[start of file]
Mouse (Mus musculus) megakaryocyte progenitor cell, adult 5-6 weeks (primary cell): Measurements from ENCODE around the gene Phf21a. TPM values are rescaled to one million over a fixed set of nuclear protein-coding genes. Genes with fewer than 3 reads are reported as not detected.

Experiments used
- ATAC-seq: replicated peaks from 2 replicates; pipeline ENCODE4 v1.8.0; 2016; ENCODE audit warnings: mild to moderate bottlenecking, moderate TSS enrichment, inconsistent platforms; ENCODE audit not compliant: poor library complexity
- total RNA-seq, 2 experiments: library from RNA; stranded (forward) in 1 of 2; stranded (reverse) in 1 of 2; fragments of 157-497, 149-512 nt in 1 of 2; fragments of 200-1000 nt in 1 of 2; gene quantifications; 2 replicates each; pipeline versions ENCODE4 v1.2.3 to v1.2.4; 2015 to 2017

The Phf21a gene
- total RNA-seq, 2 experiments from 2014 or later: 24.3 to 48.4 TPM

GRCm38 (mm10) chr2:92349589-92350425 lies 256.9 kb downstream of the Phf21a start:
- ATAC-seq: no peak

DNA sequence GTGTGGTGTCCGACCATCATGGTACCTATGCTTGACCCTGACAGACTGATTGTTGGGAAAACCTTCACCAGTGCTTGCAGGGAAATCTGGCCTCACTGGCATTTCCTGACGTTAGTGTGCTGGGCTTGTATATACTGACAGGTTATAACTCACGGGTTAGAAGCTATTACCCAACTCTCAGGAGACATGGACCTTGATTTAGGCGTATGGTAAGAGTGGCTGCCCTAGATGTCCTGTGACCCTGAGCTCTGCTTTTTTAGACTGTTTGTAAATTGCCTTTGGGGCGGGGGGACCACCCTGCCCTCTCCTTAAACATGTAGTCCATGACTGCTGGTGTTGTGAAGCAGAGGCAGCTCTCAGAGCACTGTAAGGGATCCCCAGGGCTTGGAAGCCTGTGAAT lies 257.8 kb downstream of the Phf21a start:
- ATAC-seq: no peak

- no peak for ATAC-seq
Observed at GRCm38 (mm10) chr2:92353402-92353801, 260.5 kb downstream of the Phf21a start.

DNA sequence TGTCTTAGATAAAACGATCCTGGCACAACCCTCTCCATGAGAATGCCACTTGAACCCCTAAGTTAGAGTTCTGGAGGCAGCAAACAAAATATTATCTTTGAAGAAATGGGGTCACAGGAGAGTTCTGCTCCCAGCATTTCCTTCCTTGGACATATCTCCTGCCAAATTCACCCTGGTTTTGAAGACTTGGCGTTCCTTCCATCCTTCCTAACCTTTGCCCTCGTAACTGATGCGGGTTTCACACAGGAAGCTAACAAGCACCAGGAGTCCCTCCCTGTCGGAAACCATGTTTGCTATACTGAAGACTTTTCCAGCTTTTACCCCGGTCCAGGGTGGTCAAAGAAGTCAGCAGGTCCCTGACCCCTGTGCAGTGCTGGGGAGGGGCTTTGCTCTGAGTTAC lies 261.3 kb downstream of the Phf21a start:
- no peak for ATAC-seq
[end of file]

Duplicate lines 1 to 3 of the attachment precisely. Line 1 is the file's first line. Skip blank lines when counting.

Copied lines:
Mouse (Mus musculus) megakaryocyte progenitor cell, adult 5-6 weeks (primary cell): Measurements from ENCODE around the gene Phf21a. TPM values are rescaled to one million over a fixed set of nuclear protein-coding genes. Genes with fewer than 3 reads are reported as not detected.

Experiments used
- ATAC-seq: replicated peaks from 2 replicates; pipeline ENCODE4 v1.8.0; 2016; ENCODE audit warnings: mild to moderate bottlenecking, moderate TSS enrichment, inconsistent platforms; ENCODE audit not compliant: poor library complexity